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Dash callback in a separate file

In the first example at
https://dash.plot.ly/getting-started-part-2

import dash
import dash_core_components as dcc
import dash_html_components as html
from dash.dependencies import Input, Output

external_stylesheets = ['https://codepen.io/chriddyp/pen/bWLwgP.css']

app = dash.Dash(__name__, external_stylesheets=external_stylesheets)

app.layout = html.Div([
    dcc.Input(id='my-id', value='initial value', type='text'),
    html.Div(id='my-div')
])


@app.callback(
    Output(component_id='my-div', component_property='children'),
    [Input(component_id='my-id', component_property='value')]
)
def update_output_div(input_value):
    return 'You\'ve entered "{}"'.format(input_value)


if __name__ == '__main__':
    app.run_server()

is it possible to have the callback portion in another file? My app works fine if the call back is also in the same file, but I’d like to separate it out for clarity.

Thanks

1 Like

We would also like to be able to do this, as we could better organize our code. E.g. we would like to create a file/folder structure similar to:

  • app.py
  • layouts/
    • main_layout/
      • layout.py
      • callbacks.py

When we try importing app into callbacks.py, so we can attach the callbacks to the app instance, the app seems to be a new instance or at least has not yet been instantiated with the layout.

I have been trying the same thing, and it is very frustrating. The callbacks do not seem to fire when I attach them to an imported app instance.

For what it’s worth, the slapdash boilerplate project separates callbacks into their own file, but requires that the Dash project be installed as a Python package.

It would be really nice if the Dash guide could document how to organize files in a cleaner way than putting everything into a single file.

This question was raised again in a different thread, and will hopefully be addressed soon.

1 Like

Hopefully we can get some technical assistance with this question from one of these issues:

https://github.com/plotly/dash-recipes/issues/19
https://github.com/ned2/slapdash/issues/6

Hey everyone,

I’ve been learning Dash over the past few days and am going through the tutorial. As I’ve done more and more callbacks, I realized app.py file was getting way too big. I’m afraid that in a real-case scenario, having the callbacks within app.py file might be a mess, so I’d like to have the following architecture:
app.py that contains the main app and its layout
callbacks1.py that contains some callback functions
callbacks2.py same thing

I’ve ALMOST managed to make it work. Here is my code:
app3.py

# -*- coding: utf-8 -*-

################################################################################
###
### IMPORTS
###
################################################################################
import os
import dash
import dash_core_components as dcc
import dash_html_components as html
import pandas as pd




################################################################################
###
### SETUP
###
################################################################################
path = os.path.dirname(os.path.abspath(__file__))
os.chdir(path)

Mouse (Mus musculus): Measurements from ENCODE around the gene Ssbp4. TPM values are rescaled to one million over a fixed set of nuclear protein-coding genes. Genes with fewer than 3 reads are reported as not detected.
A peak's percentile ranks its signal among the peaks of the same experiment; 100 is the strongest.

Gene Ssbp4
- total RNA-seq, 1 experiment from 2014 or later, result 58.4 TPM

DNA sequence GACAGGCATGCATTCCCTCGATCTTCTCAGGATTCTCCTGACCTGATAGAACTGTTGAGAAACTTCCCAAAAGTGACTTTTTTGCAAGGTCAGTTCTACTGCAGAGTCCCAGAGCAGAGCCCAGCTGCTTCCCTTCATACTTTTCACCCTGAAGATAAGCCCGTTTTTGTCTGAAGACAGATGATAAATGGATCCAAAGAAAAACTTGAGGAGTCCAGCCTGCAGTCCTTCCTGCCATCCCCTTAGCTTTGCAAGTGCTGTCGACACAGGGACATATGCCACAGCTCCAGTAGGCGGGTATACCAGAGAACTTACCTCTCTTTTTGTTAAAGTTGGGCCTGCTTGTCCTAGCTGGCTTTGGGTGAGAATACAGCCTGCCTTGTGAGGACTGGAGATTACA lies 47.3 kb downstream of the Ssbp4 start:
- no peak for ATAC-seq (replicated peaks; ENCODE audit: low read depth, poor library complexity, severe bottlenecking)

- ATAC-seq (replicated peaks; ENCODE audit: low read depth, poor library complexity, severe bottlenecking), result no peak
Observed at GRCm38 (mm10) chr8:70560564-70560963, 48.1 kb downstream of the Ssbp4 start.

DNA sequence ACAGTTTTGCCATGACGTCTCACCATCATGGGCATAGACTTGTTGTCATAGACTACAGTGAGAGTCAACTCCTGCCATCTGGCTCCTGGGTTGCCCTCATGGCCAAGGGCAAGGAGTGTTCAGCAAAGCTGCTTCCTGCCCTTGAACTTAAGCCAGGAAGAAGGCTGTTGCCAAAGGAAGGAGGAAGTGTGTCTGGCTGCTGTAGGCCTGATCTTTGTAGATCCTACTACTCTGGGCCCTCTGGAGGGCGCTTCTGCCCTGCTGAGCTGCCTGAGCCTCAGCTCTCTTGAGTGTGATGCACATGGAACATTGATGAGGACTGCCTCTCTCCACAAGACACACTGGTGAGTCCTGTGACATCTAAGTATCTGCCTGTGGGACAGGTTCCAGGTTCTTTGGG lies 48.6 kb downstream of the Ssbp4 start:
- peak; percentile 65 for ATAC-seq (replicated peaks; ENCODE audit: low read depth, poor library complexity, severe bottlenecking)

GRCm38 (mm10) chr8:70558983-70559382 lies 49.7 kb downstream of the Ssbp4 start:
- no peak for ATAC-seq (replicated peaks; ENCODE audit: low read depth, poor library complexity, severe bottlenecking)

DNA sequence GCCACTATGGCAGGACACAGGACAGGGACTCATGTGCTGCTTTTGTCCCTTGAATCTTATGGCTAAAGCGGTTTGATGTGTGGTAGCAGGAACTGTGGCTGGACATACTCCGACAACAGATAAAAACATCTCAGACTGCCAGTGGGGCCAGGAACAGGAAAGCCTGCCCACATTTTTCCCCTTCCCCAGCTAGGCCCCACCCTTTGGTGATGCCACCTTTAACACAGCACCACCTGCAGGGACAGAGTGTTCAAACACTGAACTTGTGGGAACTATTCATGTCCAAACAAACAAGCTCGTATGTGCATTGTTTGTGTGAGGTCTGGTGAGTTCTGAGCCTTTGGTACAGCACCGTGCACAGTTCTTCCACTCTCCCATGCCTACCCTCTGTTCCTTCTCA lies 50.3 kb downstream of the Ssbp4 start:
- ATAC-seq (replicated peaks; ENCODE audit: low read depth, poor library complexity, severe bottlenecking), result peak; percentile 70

app = dash.Dash(__name__)
df3 = pd.read_csv('data/test_data_3.csv', sep='|')



################################################################################
###
### LAYOUT
###
################################################################################
app.layout = html.Div([
    html.Div([
        dcc.Graph(id='graph-with-slider'),
        dcc.Slider(
            id='year-slider',
            min=df3['year'].min(),
            max=df3['year'].max(),
            value=df3['year'].max(), # Base value
            marks={str(year): str(year) for year in df3['year'].unique()},
        ),
    ]),
])



################################################################################
###
### CALLBACKS
###
################################################################################
import cbs3



################################################################################
###
### RUN
###
################################################################################
if __name__ == '__main__':
    app.run_server(debug=True)

cbs3.py

import plotly.graph_objs as go
import dash.dependencies as dd
from app3 import app, df3

@app.callback(
    dd.Output('graph-with-slider', 'figure'),
    [dd.Input('year-slider', 'value')]
)
def update_with_slider(selected_year):
    """ Update the figure property of our graph based on the slider value, everytime it is modified """
    filtered_df = df3[df3.year == selected_year]
    traces = []
    for i in filtered_df.continent.unique():
        df_by_continent = filtered_df[filtered_df.continent == i]
        traces.append(go.Scatter(
            x=df_by_continent.gdpPercap,
            y=df_by_continent.lifeExp,
            text=df_by_continent.country,
            mode='markers',
            opacity=0.7,
            marker={
                'size':15,
                'line': {'width':0.5, 'color': 'white'}
            },
            name=i,
        ))
    # We return a dict that basically is the property for the dcc.Graph() element.
    return {
        'data': traces,
        'layout': go.Layout(
            xaxis={'type': 'log', 'title': 'GPD Per Capita',},
            yaxis={'title': 'Life Expectancy', 'range': [20, 90]},
            margin={'l': 40, 'b': 40, 't': 10, 'r': 10},
            legend={'x': 0, 'y': 1},
            hovermode='closest',
        ),
    }

The weird thing is that: if I change “import cbs3” into “from cbs3 import *”, it works. If I leave "import cbs3’, it doesn’t work. I’d like to understand why and be able to fix it, as I know using “import *” is not a good idea.

Any help would be greatly appreciated.
Thanks

See " Structuring a Multi-Page App" in https://dash.plot.ly/urls.

Thanks for the link. It is useful, but not quite what we are discussing.

The goal here is to separate a single app into several files, such as:

  • app.py - core app definition, CSS loading, import and attach layout
  • layouts.py - one or more layouts, could be a sub-module
  • callbacks.py - callback functions attached to app layout
  • routes.py - routing logic for a multi-page app
  • utils.py - utility functions

This type of file organization is common as projects grow in size, and can be seen in the slapdash boilerplate:

1 Like

Just calling out this quote for reference.

The idea is to have a documented ‘best practice’ for organizing medium to large Dash apps, so that not everything needs to be in app.py.